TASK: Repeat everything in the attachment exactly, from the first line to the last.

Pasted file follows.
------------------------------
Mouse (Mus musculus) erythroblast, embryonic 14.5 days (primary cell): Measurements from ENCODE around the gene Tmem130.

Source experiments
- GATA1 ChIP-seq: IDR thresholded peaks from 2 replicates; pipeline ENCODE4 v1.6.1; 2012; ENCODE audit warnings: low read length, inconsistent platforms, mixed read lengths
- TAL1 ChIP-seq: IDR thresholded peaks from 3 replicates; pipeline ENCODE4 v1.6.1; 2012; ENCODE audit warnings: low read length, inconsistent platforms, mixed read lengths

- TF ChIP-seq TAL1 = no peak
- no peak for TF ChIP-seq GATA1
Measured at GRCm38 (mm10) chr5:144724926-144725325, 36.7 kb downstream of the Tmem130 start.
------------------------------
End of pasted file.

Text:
Mouse (Mus musculus) erythroblast, embryonic 14.5 days (primary cell): Measurements from ENCODE around the gene Tmem130.

Source experiments
- GATA1 ChIP-seq: IDR thresholded peaks from 2 replicates; pipeline ENCODE4 v1.6.1; 2012; ENCODE audit warnings: low read length, inconsistent platforms, mixed read lengths
- TAL1 ChIP-seq: IDR thresholded peaks from 3 replicates; pipeline ENCODE4 v1.6.1; 2012; ENCODE audit warnings: low read length, inconsistent platforms, mixed read lengths

- TF ChIP-seq TAL1 = no peak
- no peak for TF ChIP-seq GATA1
Measured at GRCm38 (mm10) chr5:144724926-144725325, 36.7 kb downstream of the Tmem130 start.